To the layman like myself, Jeff Healey was known primarily as a blues guitarist. He grew up in Toronto and was diagnosed with retinoblastoma, and had his eyes surgically removed before his first birthday. Despite this, he managed to carve out a niche for himself in blues, and even helped parlay the praise of his debut album "See the Light" into a speaking role in the 1989 cult classic Road House.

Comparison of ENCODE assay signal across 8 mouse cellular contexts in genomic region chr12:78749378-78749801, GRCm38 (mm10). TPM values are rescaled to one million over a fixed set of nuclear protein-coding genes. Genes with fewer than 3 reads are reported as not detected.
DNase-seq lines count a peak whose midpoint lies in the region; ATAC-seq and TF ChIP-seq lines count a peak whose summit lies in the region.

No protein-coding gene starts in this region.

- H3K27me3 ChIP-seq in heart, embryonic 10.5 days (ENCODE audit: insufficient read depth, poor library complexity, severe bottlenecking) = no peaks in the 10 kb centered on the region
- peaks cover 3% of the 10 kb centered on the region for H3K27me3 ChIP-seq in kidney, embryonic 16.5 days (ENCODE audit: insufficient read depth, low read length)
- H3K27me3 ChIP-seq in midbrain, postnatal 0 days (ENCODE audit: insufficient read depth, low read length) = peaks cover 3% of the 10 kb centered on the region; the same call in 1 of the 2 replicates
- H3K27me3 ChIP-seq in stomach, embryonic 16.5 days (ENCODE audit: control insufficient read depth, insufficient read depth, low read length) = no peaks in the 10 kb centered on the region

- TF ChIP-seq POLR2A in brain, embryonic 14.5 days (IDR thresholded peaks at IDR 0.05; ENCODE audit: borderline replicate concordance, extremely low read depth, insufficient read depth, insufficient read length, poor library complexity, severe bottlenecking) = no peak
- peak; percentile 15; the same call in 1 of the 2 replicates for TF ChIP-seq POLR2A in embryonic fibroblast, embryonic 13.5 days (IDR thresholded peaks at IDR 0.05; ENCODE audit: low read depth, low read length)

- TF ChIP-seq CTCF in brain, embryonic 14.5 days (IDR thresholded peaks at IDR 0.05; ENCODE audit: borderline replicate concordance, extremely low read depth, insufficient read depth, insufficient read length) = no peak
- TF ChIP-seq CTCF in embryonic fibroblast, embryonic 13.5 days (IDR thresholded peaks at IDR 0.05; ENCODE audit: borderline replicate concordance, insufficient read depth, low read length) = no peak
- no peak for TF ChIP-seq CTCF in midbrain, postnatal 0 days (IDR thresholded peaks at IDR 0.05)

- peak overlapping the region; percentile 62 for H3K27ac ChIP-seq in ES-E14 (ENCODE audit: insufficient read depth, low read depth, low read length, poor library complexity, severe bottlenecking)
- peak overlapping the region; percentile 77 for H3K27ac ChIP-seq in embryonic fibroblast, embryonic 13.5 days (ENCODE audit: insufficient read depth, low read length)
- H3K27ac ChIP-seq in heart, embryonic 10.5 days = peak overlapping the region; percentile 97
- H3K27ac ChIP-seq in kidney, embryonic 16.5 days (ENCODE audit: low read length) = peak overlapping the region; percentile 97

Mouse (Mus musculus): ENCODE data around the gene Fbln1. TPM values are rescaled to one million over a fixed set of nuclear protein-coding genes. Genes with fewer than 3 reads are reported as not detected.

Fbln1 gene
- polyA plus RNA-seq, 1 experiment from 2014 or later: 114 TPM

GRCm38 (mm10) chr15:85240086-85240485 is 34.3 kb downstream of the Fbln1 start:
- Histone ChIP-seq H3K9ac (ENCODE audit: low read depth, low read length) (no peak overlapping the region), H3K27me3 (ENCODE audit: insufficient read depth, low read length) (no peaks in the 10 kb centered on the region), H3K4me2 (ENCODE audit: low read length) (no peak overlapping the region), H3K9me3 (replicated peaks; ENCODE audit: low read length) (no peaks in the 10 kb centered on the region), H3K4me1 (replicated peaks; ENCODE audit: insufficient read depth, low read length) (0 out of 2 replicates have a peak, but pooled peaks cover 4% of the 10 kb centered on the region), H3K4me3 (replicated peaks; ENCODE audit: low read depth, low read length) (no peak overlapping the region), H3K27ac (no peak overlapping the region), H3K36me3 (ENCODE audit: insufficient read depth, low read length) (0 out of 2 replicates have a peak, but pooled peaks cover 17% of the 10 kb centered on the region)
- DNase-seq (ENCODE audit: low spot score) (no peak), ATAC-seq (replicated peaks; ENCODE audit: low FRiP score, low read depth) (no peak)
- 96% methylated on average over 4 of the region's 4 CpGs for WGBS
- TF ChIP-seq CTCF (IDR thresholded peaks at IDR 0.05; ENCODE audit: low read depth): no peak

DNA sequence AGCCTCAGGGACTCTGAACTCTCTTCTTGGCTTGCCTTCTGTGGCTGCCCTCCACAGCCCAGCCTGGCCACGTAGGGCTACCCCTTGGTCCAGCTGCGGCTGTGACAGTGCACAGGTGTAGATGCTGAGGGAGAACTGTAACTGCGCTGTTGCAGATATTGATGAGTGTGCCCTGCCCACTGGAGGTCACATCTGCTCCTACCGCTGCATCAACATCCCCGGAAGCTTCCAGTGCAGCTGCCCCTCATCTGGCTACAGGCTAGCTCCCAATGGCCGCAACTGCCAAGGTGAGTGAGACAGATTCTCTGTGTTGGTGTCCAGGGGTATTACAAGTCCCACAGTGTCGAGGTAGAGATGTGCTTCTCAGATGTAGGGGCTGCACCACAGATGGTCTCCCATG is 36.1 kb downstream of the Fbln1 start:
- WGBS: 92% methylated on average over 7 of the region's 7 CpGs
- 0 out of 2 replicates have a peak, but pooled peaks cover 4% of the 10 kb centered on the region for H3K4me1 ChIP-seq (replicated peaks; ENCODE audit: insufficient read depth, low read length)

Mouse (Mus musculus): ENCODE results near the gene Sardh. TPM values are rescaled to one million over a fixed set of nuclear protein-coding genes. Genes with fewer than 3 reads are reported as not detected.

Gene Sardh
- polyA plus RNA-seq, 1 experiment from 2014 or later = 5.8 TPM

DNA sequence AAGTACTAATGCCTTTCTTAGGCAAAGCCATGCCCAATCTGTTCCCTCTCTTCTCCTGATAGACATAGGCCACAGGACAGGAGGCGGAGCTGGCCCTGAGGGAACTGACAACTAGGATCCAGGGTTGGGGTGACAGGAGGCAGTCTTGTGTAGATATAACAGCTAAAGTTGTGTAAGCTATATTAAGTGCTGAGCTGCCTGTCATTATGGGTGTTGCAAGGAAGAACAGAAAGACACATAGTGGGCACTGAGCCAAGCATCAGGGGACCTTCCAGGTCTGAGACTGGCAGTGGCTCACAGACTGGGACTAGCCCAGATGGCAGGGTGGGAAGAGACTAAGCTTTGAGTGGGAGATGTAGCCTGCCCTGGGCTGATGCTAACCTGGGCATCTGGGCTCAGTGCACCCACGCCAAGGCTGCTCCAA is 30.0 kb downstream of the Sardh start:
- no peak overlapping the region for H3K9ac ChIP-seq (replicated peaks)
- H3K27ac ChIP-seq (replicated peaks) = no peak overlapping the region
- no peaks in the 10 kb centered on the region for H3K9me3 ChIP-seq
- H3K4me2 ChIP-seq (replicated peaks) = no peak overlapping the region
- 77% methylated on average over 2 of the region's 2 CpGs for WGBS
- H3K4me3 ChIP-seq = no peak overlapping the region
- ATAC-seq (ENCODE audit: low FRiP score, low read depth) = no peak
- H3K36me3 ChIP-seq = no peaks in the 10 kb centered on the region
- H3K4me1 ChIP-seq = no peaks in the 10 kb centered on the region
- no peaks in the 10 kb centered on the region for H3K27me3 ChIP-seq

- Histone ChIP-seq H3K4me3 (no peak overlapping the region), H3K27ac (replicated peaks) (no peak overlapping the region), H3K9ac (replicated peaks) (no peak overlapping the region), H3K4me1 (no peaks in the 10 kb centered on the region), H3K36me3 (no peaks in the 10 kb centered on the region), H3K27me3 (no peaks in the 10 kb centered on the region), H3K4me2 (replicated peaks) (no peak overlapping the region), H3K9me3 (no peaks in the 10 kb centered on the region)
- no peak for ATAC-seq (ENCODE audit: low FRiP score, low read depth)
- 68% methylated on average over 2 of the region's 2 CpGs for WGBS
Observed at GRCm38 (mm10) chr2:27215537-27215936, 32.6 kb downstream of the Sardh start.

Released in 1976, Jeff Beck's Wired contains some of the best jazz-rock fusion of the period. Wired is generally more muscular, albeit less-unique than its predecessor, Blow by Blow. Joining keyboardist Max Middleton, drummer Richard Bailey, and producer George Martin from the Blow by Blow sessions are drummer Narada Michael Walden, bassist Wilbur Bascomb, and keyboardist Jan Hammer. Beck contributed no original material to Wired, instead relying on the considerable talents of his supporting cast. Perhaps this explains why Wired is not as cohesive as Blow by Blow, seemingly more assembled from component parts. Walden's powerful drumming propels much of Wired, particularly Middleton's explosive opener, "Led Boots," where Beck erupts into a stunning solo of volcanic intensity. Walden also contributes four compositions, including the funk-infused "Come Dancing," which adds an unnamed horn section. While Walden's "Sophie" is overly long and marred by Hammer's arena rock clichés, his "Play With Me" is spirited and Hammer's soloing more melodic.